In order to convict someone of assault, a prosecutor needs to prove one of three situations beyond a reasonable doubt:
- The defendant intentionally gave someone else a reasonable expectation of imminent harm or offensive contact. No physical injury or intent to cause physical injury needs to exist in this case.
- The defendant had the intent to cause physical injury, giving someone else the reasonable expectation of harm or offensive contact, but no actual harm was caused, as with attempted battery.
- The defendant had both the intent to cause physical injury and actually caused physical injury in another person.
The experienced Utah criminal defense attorneys at Anderson & Rogers understand that many assault cases can be more complicated than the evidence may suggest. Oftentimes, in a moment of passion, a person simply wanting to vent or blow off some steam could be accused of assault—even without causing any physical harm.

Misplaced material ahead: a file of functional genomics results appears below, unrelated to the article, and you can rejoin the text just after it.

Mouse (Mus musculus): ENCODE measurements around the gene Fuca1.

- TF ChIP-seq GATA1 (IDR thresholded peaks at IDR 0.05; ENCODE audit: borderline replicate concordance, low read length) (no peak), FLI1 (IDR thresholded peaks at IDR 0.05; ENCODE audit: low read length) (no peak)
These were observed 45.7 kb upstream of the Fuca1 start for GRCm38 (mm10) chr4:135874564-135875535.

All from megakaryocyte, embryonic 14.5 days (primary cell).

If you have been accused of assault, contact us immediately! We will examine the facts of your case, and build a solid defense that will keep you from experiencing unnecessary punishments.
While you are entitled to defend yourself against charges laid against you in court, simply saying you didn’t do it may not always be enough. Your case will be better served by having an attorney prepare a defense for you. An experienced Utah criminal defense attorney from Anderson & Rogers will advise you of the best defense for your circumstances:
The Defendant Didn’t Do It:
- The Presumption of Innocence: All defendants accused of a crime are presumed innocent until proven guilty. The burden then falls on the prosecution to convince the judge or jury of the defendant’s guilt. If the prosecution is unable to do so, the defendant will be pronounced innocent.
- Reasonable Doubt: Accusations of assault must be proved beyond a reasonable doubt, meaning the evidence in favor of the prosecution must be clear and convincing to a reasonable person. If the evidence is insufficient, the case may be dismissed.